But there's another possibility. For the past few years the housing boom has driven the economy, adding jobs in construction, remodeling, and real estate services. And consumers gorged on the equity in their homes, taking out a total of $2 trillion via loans, refinancings, and sales over the past five years. Those powerful stimulants, which added a full point to annual GDP growth, will soon vanish.

If corporate spending or some other force doesn't come along to pick up the slack, we could go into a recession that would cut income growth to zero. Then inflated housing prices would have to shoulder the entire, wrenching adjustment, falling 30% or more over several years.

In either case, many individual homeowners have nothing to worry about: They can simply stay put and ride out the cycle. The only thing they'll lose is the opportunity to brag about their paper profits. And in some places, appreciation has been so sharp that a seller could see prices plunge 30% and still make a hefty gain. The real losers will be those who bought recently at inflated prices and are forced to sell, usually because they're taking a job in another city or can't make the payments when their adjustable mortgage rate jumps. And speculators who bought overpriced condos in hope of a quick killing are going to get hosed.

Unmaking the myths

The sudden shift in the nation's housing markets is exploding some long-held beliefs. The first is that a scarcity of buildable land on the coasts keeps a cap on supply and prevents prices from falling. But high prices inevitably work their magic, encouraging more people to sell existing homes and sparking new construction. Sure enough, prices are already tumbling in Boston, where a swarm of downtown condos is swelling the number of properties for sale and punishing the price of all housing.

A second myth is that today's big homebuilders learned their lesson in past downturns and now launch projects only when they have firm buyers lined up. But housing starts are still running at near-record levels of some two million units a year. Big builders, notablyD.R. Horton (Research) and Pulte Homes (Research), are starting 20% to 30% of their units on spec, without signing up buyers in advance. Risky move.

A third tenet holds that home values never drop in areas where employment is rising. But today some of the hardest-hit regions rank among the strongest job machines, notably northern Virginia and San Diego. The reason: Young buyers filling those jobs can't afford the houses for sale.

The current boom has spawned one new myth of its own: Hot markets will glide to a soft landing.

The National Association of Realtors and the National Association of Home Builders argue that housing is simply returning to "balance" and that prices across the country will resume "normal" increases of 4% to 6% this year and next.

"It's a good sign to see home sales holding close to the level of a strong rebound in the month before," said David Lereah, the NAR's chief economist, in a statement accompanying the latest data. "This is additional evidence that we're experiencing a soft landing." But the housing bulls are relying on wishful thinking. The total inventory of homes for sale, new and existing, stands at a staggering 3.8 million units, 70% higher than in 1999. The modest price increases they are predicting would make today's houses more unaffordable, adding to the already huge supply of unsold units and forcing an even more severe adjustment in the future.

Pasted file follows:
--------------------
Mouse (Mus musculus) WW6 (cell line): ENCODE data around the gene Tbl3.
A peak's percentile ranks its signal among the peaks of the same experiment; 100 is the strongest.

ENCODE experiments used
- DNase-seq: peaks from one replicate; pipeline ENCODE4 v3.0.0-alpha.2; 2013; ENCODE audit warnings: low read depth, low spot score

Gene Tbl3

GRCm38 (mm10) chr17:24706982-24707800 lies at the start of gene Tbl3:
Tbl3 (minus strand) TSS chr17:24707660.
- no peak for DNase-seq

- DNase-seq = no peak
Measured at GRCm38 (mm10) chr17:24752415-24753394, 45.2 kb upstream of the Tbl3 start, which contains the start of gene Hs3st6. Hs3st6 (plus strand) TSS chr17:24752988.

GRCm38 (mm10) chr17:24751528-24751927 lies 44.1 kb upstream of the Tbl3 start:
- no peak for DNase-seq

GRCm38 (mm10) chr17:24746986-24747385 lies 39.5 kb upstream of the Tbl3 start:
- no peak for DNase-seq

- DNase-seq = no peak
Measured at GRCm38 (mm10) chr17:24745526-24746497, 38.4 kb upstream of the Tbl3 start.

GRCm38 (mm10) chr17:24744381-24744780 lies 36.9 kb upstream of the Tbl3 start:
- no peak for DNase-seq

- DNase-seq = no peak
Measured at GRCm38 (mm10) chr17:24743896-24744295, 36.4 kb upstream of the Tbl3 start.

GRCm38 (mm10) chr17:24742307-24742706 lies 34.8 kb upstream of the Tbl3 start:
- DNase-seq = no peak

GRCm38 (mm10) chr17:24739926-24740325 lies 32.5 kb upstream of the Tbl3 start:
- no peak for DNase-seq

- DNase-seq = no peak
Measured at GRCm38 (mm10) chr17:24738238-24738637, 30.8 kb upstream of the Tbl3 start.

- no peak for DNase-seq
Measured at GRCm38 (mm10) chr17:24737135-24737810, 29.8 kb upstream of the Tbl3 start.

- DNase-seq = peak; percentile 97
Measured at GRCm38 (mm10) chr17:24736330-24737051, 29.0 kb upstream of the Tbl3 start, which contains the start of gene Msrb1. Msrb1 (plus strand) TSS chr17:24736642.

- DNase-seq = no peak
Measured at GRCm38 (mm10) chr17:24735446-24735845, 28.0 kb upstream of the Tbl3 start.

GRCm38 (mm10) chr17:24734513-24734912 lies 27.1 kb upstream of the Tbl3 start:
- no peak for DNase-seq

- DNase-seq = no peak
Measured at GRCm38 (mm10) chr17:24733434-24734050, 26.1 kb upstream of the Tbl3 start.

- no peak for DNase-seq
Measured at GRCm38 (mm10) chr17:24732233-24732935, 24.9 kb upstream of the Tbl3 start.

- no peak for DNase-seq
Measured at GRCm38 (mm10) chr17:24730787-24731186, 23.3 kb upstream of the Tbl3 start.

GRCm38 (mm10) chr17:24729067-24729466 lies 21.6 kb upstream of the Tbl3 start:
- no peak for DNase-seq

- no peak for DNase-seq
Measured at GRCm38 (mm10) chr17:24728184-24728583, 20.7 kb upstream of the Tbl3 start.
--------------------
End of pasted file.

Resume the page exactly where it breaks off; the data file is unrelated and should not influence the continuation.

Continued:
Birth of the bubble

To understand why prices became so unhinged, it's worth revisiting the extraordinary policies that inflated the bubble. In the aftermath of the stock market crash of 2000, Federal Reserve Board chairman Alan Greenspan feared that the huge, sudden loss of wealth could throw America into a severe recession.

To spark the economy, he cut the Fed funds rate from 6.5% in late 2000 to 1% by mid-2003. The impact on mortgages was profound. The rate on 30-year fixed-rate loans, the most popular type, plummeted to a 50-year low of 5.1%. The monthly payment on a $250,000 mortgage dropped to $1,350.

Cheap money turned the real estate boom into a frenzy. In the coastal cities, homes were already expensive by 2001, having appreciated by 65% or so since the early 1990s. Between 2000 and 2005, prices in most hot markets--Miami, San Diego, and the like--soared by 55% to 100% (on top of inflation).

Trying to keep pace, buyers increasingly resorted to riskier loans to lower monthly payments. Two types became the rage: adjustable-rate mortgages and exotics.

Homeowners who took out ARMs in 2003 or 2004 started with extremely low rates--at one point lenders were offering one-year adjustables with initial rates of as little as 3.5%. But many borrowers will face much higher monthly payments as the loans adjust.

A second, even more dangerous category is the exotic loan. The most extreme example--a true symbol of the bubble--is the negative-amortization loan, which allows borrowers to pay less than the interest due. The unpaid interest is tacked onto the principal, so the size of the loan grows every month. In 2004 and 2005 no less than 75% of all mortgages issued in the hot markets were either ARMs or exotic loans, compared with 20% in the late 1990s.

By mid-2004, with inflation looming and demand for capital growing, the Fed started raising rates. But Greenspan's gambit had started a speculative rampage that took on a life of its own. Homes had become America's investment vehicle of choice. Prices became totally detached from the fundamentals--chiefly rents and incomes--which were growing only modestly. It couldn't last.

The condo glut